Driving On A Suspended Or Revoked License

SUSPENDED/REVOKED DRIVER'S LICENSE CONSIDERATIONS

Driving while license suspended or revoked (sometimes abbreviated as DWLS or DWLR) can be beaten by proving the officer (1) did not have a valid reason to pull you over, (2) can't prove you were driving the vehicle, (3) your license was actually valid at the time you were driving.

Not getting notice of your suspension is not a valid defense.

DWLS/R is a CLASS A misdemeanor. This means that the maximum penalties are fines up to $2,500, probation up to 2 years, and jail up to 364 days jail. Some DWLS/R offenses can be charged as a Felony (an offense punishable by 1 year or more in prison) if the basis for the suspension or revocation was D.U.I. related, alcohol/drug related, felony related, and depending on your driving history. Some offenses can also require minimum community service hours or jail requirements for example: a 3rd offense is punishable by a minimum 300 hours community service or 30 days jail. Some serious offenses require a minimum 180 days in jail.

Judges often show mercy and give lighter sentences to people who restore their driving privileges while their case is pending. Suspensions are often caused by: (1) failing to appear in court on old tickets (2) failing to pay old tickets, parking tickets or toll way violations, (3) skipping out on emissions testing (4) not paying judgments from prior accidents (5) failing to prove insurance or maintain SR22 insurance. These situations are often easily corrected by simply paying the money owed or discharging the money owed in a Bankruptcy.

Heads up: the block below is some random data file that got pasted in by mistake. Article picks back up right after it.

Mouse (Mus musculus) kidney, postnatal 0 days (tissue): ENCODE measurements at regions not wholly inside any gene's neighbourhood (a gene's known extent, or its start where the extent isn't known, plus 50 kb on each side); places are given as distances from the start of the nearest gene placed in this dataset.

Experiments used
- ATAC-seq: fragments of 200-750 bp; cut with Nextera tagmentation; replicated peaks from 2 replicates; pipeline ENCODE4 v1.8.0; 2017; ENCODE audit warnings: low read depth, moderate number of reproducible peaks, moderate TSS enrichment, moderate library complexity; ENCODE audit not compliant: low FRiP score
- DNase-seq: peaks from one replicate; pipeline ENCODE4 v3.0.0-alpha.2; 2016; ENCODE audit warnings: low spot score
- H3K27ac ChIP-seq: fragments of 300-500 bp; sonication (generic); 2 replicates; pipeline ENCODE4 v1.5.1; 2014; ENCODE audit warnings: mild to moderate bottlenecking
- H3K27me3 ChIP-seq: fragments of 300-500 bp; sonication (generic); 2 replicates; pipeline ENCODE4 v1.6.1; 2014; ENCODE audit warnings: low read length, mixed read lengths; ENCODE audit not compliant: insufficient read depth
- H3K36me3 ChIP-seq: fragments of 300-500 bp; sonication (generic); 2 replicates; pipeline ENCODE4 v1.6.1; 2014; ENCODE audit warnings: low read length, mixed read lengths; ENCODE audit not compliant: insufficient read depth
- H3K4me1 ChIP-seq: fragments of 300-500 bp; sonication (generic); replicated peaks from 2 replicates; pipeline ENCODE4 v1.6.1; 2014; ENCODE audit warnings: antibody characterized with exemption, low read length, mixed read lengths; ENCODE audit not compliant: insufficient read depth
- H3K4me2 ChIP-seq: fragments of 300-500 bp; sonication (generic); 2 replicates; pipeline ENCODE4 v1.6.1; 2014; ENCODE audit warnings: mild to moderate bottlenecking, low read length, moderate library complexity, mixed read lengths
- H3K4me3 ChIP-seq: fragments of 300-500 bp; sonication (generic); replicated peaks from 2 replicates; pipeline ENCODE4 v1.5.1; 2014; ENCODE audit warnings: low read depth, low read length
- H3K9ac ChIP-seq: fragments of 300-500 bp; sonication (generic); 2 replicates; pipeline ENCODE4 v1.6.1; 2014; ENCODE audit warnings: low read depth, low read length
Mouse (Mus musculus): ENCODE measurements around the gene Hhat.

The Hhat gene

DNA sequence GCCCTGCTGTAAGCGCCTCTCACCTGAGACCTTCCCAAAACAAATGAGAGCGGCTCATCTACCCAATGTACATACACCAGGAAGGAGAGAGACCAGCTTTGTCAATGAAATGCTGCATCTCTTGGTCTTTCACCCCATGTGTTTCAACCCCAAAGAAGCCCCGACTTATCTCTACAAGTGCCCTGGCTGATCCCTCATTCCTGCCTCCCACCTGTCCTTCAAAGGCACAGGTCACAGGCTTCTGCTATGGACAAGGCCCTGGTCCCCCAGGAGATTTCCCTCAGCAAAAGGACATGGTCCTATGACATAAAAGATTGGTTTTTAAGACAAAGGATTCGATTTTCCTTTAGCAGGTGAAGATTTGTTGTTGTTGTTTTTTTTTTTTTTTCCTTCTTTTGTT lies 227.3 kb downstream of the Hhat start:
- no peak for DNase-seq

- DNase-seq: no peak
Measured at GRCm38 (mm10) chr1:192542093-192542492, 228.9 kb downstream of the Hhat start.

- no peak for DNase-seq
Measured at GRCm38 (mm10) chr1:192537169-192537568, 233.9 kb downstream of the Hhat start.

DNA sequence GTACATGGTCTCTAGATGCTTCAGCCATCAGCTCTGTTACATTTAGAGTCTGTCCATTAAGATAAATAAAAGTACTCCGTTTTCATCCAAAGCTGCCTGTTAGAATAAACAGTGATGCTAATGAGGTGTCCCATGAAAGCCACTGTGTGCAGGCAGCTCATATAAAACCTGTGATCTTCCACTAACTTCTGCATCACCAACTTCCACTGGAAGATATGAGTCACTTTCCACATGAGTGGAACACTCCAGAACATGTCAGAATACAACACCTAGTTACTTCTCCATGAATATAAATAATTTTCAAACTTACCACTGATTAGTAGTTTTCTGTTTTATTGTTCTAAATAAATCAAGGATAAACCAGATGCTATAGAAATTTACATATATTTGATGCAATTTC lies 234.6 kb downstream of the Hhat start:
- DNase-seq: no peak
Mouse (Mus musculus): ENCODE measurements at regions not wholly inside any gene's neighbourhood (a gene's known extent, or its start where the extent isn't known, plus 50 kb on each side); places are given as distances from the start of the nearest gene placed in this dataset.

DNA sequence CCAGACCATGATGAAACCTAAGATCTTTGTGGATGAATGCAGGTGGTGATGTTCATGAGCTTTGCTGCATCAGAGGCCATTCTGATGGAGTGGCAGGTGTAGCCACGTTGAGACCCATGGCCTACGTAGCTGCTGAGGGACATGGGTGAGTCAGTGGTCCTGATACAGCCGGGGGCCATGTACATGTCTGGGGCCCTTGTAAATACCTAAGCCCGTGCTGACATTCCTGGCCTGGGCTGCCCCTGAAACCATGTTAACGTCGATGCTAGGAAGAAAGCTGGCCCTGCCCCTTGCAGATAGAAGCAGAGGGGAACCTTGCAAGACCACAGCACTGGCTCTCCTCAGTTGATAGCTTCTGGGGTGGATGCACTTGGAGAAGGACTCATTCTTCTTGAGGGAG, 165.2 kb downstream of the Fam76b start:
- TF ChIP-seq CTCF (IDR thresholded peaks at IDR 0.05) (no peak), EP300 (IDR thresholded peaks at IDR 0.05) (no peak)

Probation is normally available for DWLS/R. Probation is a period of time where the judge and a probation officer watch over you and not send you to jail. A judge can order fines, costs, evaluations, treatment, community service, drugs tests, and many other conditions including up to 6 months jail as terms of a probation.

SUPERVISION - is a special type of misdemeanor probation that is available when there is little or no criminal history. If supervision is completed without a violation the case is then dismissed and there never is a conviction of record. No jail can be ordered with supervision. Supervision is important because it prevents a conviction of record. Without supervision, an offense will be a conviction of record that will trigger a NEW ADDITIONAL SUSPENSION or SUSPENSION EXTENSION or POSSIBLE REVOCATION of the license. A revocation is worse than a suspension because you can't simply pay a reinstatement fee to get your license back, you must go through a formal hearing to prove your deserve it back. Also, unlike a suspension, no permit is available except in situations of extreme hardship.